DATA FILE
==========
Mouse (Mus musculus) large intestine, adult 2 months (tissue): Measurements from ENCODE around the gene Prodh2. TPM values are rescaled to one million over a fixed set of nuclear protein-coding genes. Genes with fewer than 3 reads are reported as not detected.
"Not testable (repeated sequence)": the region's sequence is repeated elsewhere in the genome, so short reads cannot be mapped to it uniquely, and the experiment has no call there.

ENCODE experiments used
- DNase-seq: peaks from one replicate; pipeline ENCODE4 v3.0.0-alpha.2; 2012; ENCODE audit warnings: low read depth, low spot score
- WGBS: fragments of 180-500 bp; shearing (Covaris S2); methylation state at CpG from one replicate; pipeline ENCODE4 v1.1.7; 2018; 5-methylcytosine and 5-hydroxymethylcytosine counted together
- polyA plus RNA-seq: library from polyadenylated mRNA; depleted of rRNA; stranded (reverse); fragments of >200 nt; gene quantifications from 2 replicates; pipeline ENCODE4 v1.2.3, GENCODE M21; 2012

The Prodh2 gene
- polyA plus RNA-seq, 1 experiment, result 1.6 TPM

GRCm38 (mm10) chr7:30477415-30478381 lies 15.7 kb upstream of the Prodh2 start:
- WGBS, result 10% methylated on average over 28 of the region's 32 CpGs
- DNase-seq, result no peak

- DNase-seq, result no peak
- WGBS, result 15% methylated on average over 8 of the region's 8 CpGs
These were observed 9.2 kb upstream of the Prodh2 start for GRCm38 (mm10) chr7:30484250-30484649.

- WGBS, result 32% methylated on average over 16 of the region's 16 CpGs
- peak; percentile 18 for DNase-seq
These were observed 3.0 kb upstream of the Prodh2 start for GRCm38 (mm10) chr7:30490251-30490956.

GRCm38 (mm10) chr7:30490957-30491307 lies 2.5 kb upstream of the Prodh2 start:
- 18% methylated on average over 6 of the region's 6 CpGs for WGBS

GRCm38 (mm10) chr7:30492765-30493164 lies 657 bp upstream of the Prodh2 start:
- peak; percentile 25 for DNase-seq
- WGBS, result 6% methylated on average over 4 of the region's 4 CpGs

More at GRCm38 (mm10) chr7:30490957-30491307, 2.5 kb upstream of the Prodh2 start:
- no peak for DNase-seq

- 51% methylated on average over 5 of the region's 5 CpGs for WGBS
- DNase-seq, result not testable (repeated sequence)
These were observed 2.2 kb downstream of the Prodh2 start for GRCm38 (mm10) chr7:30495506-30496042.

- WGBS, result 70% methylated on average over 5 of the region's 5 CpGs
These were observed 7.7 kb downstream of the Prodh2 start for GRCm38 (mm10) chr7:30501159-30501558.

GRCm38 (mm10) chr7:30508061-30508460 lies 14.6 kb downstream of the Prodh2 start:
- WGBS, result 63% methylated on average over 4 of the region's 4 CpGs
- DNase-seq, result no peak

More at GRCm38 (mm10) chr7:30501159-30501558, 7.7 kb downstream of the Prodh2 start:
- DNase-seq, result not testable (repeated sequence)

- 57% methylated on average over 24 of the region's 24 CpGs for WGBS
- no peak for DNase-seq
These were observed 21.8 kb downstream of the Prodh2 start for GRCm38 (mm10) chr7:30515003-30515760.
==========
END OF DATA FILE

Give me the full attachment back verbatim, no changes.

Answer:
Mouse (Mus musculus) large intestine, adult 2 months (tissue): Measurements from ENCODE around the gene Prodh2. TPM values are rescaled to one million over a fixed set of nuclear protein-coding genes. Genes with fewer than 3 reads are reported as not detected.
"Not testable (repeated sequence)": the region's sequence is repeated elsewhere in the genome, so short reads cannot be mapped to it uniquely, and the experiment has no call there.

ENCODE experiments used
- DNase-seq: peaks from one replicate; pipeline ENCODE4 v3.0.0-alpha.2; 2012; ENCODE audit warnings: low read depth, low spot score
- WGBS: fragments of 180-500 bp; shearing (Covaris S2); methylation state at CpG from one replicate; pipeline ENCODE4 v1.1.7; 2018; 5-methylcytosine and 5-hydroxymethylcytosine counted together
- polyA plus RNA-seq: library from polyadenylated mRNA; depleted of rRNA; stranded (reverse); fragments of >200 nt; gene quantifications from 2 replicates; pipeline ENCODE4 v1.2.3, GENCODE M21; 2012

The Prodh2 gene
- polyA plus RNA-seq, 1 experiment, result 1.6 TPM

GRCm38 (mm10) chr7:30477415-30478381 lies 15.7 kb upstream of the Prodh2 start:
- WGBS, result 10% methylated on average over 28 of the region's 32 CpGs
- DNase-seq, result no peak

- DNase-seq, result no peak
- WGBS, result 15% methylated on average over 8 of the region's 8 CpGs
These were observed 9.2 kb upstream of the Prodh2 start for GRCm38 (mm10) chr7:30484250-30484649.

- WGBS, result 32% methylated on average over 16 of the region's 16 CpGs
- peak; percentile 18 for DNase-seq
These were observed 3.0 kb upstream of the Prodh2 start for GRCm38 (mm10) chr7:30490251-30490956.

GRCm38 (mm10) chr7:30490957-30491307 lies 2.5 kb upstream of the Prodh2 start:
- 18% methylated on average over 6 of the region's 6 CpGs for WGBS

GRCm38 (mm10) chr7:30492765-30493164 lies 657 bp upstream of the Prodh2 start:
- peak; percentile 25 for DNase-seq
- WGBS, result 6% methylated on average over 4 of the region's 4 CpGs

More at GRCm38 (mm10) chr7:30490957-30491307, 2.5 kb upstream of the Prodh2 start:
- no peak for DNase-seq

- 51% methylated on average over 5 of the region's 5 CpGs for WGBS
- DNase-seq, result not testable (repeated sequence)
These were observed 2.2 kb downstream of the Prodh2 start for GRCm38 (mm10) chr7:30495506-30496042.

- WGBS, result 70% methylated on average over 5 of the region's 5 CpGs
These were observed 7.7 kb downstream of the Prodh2 start for GRCm38 (mm10) chr7:30501159-30501558.

GRCm38 (mm10) chr7:30508061-30508460 lies 14.6 kb downstream of the Prodh2 start:
- WGBS, result 63% methylated on average over 4 of the region's 4 CpGs
- DNase-seq, result no peak

More at GRCm38 (mm10) chr7:30501159-30501558, 7.7 kb downstream of the Prodh2 start:
- DNase-seq, result not testable (repeated sequence)

- 57% methylated on average over 24 of the region's 24 CpGs for WGBS
- no peak for DNase-seq
These were observed 21.8 kb downstream of the Prodh2 start for GRCm38 (mm10) chr7:30515003-30515760.